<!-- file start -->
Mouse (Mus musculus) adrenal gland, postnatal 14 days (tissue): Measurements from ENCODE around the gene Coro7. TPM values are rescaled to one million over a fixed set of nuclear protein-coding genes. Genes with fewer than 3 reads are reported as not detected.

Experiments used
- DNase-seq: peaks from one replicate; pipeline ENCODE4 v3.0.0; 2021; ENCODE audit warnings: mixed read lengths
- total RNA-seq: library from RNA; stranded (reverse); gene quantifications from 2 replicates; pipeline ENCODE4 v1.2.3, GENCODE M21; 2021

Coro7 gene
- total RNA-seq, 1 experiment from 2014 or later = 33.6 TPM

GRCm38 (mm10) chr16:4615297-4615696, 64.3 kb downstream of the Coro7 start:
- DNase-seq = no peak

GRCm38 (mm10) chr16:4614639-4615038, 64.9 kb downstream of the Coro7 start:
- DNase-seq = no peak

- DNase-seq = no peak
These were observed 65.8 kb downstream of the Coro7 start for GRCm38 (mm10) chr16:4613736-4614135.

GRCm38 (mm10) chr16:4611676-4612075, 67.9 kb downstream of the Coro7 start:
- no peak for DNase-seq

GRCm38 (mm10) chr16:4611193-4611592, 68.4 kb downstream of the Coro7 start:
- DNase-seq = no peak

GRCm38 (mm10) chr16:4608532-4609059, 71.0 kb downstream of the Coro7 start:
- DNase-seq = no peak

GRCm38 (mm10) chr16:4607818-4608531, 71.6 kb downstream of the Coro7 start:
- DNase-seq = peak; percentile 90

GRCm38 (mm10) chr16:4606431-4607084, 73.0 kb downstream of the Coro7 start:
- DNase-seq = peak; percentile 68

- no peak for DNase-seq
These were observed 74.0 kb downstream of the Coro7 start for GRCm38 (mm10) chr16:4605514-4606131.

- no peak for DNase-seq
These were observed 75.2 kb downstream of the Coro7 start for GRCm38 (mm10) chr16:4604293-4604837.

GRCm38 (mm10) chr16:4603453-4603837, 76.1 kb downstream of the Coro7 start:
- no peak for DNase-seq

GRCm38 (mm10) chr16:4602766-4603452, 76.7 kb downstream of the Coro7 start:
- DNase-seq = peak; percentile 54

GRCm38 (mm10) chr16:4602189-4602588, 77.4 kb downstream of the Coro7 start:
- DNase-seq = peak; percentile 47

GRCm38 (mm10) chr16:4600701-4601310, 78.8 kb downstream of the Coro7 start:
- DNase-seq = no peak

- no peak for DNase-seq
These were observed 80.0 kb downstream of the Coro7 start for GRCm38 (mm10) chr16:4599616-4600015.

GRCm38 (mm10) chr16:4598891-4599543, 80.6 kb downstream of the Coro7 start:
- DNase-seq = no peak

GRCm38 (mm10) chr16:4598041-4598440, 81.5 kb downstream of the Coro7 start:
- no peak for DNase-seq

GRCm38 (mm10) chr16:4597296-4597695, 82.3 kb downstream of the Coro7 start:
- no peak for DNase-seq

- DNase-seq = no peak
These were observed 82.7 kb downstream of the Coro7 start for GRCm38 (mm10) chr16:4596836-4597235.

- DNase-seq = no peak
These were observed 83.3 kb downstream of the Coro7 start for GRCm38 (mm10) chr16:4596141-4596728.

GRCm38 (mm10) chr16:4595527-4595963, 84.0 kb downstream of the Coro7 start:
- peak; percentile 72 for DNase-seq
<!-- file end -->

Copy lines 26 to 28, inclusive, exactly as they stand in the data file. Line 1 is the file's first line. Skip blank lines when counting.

These were observed 75.2 kb downstream of the Coro7 start for GRCm38 (mm10) chr16:4604293-4604837.

GRCm38 (mm10) chr16:4603453-4603837, 76.1 kb downstream of the Coro7 start:
- no peak for DNase-seq